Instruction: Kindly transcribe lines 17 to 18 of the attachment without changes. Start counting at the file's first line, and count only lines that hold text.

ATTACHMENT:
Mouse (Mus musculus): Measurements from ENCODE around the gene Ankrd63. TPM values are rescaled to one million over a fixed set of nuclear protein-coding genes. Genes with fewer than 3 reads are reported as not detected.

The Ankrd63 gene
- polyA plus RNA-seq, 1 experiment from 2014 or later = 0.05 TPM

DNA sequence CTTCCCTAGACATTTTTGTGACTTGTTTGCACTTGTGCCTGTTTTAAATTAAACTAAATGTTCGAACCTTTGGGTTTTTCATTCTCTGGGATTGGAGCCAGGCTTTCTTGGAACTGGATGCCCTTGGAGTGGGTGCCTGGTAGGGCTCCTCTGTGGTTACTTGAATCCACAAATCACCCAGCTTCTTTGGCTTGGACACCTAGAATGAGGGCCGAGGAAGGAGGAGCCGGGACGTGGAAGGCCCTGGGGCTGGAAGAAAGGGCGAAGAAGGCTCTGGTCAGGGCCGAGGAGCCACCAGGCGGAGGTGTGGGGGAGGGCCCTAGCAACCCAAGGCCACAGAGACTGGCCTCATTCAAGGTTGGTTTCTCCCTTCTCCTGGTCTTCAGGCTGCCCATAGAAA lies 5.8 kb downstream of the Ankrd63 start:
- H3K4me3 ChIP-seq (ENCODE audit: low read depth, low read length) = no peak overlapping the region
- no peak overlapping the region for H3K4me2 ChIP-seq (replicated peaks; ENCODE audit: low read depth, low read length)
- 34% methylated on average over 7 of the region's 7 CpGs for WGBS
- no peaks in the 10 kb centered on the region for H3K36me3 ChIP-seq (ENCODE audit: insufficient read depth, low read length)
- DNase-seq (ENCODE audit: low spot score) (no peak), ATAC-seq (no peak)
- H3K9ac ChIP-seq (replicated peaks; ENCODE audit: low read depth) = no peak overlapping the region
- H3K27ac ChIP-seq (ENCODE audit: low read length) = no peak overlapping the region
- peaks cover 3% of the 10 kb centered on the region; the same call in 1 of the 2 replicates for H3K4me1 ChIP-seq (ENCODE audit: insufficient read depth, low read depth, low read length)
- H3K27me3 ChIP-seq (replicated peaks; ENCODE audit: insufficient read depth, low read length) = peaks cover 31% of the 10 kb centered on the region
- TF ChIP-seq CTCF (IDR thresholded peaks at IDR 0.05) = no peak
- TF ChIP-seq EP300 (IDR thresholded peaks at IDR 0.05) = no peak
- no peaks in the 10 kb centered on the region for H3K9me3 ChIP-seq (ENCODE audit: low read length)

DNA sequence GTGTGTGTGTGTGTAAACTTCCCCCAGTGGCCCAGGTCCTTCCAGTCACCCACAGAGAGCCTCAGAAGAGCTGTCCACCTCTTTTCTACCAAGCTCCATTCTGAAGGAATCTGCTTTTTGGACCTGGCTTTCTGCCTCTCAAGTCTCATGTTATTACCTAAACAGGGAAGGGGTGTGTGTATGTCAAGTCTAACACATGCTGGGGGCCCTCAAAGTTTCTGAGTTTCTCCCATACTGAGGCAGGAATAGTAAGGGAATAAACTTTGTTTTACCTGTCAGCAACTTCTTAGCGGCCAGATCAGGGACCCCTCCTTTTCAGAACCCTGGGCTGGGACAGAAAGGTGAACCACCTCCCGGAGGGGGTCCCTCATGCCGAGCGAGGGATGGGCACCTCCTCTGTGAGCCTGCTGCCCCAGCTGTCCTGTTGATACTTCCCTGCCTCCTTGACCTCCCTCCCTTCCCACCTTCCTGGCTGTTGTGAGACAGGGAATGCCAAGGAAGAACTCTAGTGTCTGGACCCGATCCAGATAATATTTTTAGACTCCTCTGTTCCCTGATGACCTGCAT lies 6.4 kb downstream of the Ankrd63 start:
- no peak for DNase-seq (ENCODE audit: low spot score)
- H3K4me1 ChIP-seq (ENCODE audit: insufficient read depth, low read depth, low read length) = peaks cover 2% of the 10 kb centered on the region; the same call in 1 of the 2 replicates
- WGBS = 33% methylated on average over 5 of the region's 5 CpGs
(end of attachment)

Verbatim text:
DNA sequence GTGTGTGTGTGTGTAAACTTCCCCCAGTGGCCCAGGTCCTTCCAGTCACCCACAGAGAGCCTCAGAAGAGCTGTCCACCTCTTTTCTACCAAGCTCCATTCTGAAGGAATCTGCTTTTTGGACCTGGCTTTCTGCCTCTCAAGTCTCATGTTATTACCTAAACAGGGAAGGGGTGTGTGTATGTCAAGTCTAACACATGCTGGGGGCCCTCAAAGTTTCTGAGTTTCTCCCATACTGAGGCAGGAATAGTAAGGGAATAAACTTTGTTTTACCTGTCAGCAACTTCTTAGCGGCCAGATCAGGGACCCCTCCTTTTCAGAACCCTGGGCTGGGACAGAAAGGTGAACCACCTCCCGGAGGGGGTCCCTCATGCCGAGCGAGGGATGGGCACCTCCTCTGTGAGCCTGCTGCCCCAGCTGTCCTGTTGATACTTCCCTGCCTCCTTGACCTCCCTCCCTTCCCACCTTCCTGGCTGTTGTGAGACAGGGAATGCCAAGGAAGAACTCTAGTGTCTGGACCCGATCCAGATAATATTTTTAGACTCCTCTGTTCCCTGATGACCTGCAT lies 6.4 kb downstream of the Ankrd63 start:
- no peak for DNase-seq (ENCODE audit: low spot score)